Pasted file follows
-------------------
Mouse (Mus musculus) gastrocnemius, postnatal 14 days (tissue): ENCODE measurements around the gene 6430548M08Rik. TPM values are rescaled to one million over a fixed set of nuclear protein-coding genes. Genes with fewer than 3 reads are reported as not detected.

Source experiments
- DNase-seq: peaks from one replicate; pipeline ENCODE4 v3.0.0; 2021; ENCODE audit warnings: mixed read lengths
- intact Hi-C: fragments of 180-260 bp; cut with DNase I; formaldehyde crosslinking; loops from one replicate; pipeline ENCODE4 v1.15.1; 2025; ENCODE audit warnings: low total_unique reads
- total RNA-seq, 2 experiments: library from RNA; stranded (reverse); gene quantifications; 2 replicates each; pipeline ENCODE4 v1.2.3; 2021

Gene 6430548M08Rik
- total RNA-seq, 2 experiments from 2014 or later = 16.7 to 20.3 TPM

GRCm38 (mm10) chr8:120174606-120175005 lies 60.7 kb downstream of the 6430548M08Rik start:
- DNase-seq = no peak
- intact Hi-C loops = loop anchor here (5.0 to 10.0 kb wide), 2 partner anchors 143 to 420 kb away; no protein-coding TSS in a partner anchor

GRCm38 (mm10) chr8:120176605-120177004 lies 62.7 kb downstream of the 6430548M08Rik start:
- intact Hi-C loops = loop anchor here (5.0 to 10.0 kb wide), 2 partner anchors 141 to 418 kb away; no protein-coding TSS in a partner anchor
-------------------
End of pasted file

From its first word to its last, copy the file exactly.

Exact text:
Mouse (Mus musculus) gastrocnemius, postnatal 14 days (tissue): ENCODE measurements around the gene 6430548M08Rik. TPM values are rescaled to one million over a fixed set of nuclear protein-coding genes. Genes with fewer than 3 reads are reported as not detected.

Source experiments
- DNase-seq: peaks from one replicate; pipeline ENCODE4 v3.0.0; 2021; ENCODE audit warnings: mixed read lengths
- intact Hi-C: fragments of 180-260 bp; cut with DNase I; formaldehyde crosslinking; loops from one replicate; pipeline ENCODE4 v1.15.1; 2025; ENCODE audit warnings: low total_unique reads
- total RNA-seq, 2 experiments: library from RNA; stranded (reverse); gene quantifications; 2 replicates each; pipeline ENCODE4 v1.2.3; 2021

Gene 6430548M08Rik
- total RNA-seq, 2 experiments from 2014 or later = 16.7 to 20.3 TPM

GRCm38 (mm10) chr8:120174606-120175005 lies 60.7 kb downstream of the 6430548M08Rik start:
- DNase-seq = no peak
- intact Hi-C loops = loop anchor here (5.0 to 10.0 kb wide), 2 partner anchors 143 to 420 kb away; no protein-coding TSS in a partner anchor

GRCm38 (mm10) chr8:120176605-120177004 lies 62.7 kb downstream of the 6430548M08Rik start:
- intact Hi-C loops = loop anchor here (5.0 to 10.0 kb wide), 2 partner anchors 141 to 418 kb away; no protein-coding TSS in a partner anchor